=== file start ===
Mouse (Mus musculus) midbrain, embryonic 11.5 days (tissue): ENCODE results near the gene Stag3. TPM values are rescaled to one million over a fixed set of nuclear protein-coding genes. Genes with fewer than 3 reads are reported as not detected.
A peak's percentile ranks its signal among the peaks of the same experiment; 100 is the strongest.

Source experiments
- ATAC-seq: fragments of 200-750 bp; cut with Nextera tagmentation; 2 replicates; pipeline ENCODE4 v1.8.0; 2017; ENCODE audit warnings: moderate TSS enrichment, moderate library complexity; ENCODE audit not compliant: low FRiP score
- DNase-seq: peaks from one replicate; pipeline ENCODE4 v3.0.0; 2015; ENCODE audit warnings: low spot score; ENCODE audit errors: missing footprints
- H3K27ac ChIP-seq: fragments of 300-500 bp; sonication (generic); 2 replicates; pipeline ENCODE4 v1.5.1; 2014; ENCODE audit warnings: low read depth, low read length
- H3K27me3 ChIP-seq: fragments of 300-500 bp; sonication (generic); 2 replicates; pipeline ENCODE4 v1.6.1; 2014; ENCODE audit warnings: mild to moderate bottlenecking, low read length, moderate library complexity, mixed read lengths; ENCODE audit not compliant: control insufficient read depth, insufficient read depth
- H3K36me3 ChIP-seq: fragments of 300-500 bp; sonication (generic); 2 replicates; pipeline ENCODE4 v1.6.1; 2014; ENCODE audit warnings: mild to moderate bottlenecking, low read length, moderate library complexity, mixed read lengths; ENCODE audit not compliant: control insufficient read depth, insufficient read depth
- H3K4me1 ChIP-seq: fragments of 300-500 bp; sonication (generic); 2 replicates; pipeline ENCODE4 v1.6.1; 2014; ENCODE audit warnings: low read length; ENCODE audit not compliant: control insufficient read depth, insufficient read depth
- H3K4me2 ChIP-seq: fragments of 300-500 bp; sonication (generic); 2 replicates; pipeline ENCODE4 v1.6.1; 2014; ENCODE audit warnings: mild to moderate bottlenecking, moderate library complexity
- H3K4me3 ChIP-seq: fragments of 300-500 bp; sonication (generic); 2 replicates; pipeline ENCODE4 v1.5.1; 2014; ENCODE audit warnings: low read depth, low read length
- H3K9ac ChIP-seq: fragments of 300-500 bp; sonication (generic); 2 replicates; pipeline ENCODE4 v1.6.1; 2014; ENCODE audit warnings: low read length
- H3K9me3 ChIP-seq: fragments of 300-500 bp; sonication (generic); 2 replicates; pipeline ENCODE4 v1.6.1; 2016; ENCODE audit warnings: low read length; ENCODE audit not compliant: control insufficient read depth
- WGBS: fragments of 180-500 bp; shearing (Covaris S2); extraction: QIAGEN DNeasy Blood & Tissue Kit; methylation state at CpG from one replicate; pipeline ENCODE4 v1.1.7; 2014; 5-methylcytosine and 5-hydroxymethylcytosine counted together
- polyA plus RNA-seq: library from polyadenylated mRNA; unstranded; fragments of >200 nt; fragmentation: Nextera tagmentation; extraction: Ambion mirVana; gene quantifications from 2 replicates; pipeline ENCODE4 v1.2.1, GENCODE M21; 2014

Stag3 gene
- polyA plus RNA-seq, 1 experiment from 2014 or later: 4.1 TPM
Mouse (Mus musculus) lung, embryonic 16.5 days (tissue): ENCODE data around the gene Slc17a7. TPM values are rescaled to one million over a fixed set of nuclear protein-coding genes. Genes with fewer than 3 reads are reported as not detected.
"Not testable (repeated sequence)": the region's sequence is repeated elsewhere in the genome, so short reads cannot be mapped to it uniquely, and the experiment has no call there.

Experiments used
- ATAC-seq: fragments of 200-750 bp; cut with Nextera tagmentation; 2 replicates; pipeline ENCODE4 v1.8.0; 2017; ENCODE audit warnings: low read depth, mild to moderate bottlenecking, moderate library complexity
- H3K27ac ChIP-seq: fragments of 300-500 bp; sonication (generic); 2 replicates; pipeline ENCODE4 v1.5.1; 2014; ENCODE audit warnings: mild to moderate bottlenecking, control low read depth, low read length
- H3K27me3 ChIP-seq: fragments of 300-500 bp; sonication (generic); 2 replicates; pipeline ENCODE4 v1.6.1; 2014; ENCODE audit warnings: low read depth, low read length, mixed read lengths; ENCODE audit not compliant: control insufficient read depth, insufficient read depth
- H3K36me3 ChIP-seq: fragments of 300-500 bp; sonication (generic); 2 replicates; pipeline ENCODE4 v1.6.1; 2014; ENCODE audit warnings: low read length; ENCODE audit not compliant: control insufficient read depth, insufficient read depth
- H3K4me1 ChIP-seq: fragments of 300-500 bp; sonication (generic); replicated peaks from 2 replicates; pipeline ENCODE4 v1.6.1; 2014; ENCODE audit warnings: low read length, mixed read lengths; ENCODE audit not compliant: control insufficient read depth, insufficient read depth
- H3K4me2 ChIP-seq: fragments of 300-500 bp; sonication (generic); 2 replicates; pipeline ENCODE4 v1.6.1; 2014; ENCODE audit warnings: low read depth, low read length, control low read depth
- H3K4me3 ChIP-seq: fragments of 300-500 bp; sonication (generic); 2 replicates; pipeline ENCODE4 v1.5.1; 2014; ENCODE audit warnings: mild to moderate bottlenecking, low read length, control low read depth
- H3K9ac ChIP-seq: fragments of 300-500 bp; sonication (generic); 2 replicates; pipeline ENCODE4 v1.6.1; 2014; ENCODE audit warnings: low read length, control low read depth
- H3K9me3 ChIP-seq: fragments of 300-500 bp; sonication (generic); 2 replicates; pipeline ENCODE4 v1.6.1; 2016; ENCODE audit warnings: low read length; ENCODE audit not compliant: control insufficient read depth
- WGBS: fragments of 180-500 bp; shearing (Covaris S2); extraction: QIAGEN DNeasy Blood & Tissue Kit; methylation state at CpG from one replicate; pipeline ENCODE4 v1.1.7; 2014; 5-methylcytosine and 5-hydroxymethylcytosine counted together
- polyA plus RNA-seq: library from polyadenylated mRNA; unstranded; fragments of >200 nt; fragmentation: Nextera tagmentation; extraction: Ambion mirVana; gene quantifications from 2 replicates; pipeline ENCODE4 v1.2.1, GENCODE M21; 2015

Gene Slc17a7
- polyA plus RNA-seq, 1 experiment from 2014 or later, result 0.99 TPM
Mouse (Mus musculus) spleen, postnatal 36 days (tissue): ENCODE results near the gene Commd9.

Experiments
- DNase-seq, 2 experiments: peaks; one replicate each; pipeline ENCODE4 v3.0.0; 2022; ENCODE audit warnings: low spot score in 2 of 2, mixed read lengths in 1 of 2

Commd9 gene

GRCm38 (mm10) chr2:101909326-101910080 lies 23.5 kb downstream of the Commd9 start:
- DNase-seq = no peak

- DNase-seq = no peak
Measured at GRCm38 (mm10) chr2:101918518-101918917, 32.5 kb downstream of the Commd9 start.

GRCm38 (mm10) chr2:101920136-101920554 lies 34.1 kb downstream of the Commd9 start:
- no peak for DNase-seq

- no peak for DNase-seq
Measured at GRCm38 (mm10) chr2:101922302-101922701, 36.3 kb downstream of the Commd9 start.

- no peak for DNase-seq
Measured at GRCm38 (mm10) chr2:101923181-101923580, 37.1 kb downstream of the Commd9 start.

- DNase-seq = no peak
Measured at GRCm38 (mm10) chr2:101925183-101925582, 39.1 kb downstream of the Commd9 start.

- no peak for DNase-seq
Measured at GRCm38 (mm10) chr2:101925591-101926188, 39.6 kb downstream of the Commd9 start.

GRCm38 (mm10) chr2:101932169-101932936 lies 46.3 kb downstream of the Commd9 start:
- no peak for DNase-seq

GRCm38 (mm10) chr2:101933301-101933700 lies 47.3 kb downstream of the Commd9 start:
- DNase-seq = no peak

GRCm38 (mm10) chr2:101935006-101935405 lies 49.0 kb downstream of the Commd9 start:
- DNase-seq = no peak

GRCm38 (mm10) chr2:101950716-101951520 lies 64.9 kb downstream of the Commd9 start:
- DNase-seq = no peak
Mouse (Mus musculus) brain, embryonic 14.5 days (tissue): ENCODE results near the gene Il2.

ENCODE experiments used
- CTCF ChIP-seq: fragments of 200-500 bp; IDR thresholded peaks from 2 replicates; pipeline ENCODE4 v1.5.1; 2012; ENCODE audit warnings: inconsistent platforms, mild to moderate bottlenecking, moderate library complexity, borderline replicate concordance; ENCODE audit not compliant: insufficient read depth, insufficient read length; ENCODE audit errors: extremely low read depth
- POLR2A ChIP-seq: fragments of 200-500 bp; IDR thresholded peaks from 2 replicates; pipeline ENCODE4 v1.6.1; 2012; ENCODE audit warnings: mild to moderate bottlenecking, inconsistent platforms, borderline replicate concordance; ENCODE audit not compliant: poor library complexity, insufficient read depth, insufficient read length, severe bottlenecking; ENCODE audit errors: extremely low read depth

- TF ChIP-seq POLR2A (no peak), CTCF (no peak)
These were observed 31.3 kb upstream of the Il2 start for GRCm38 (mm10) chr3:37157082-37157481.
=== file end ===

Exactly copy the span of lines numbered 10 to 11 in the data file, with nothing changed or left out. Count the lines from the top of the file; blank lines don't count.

- H3K4me2 ChIP-seq: fragments of 300-500 bp; sonication (generic); 2 replicates; pipeline ENCODE4 v1.6.1; 2014; ENCODE audit warnings: mild to moderate bottlenecking, moderate library complexity
- H3K4me3 ChIP-seq: fragments of 300-500 bp; sonication (generic); 2 replicates; pipeline ENCODE4 v1.5.1; 2014; ENCODE audit warnings: low read depth, low read length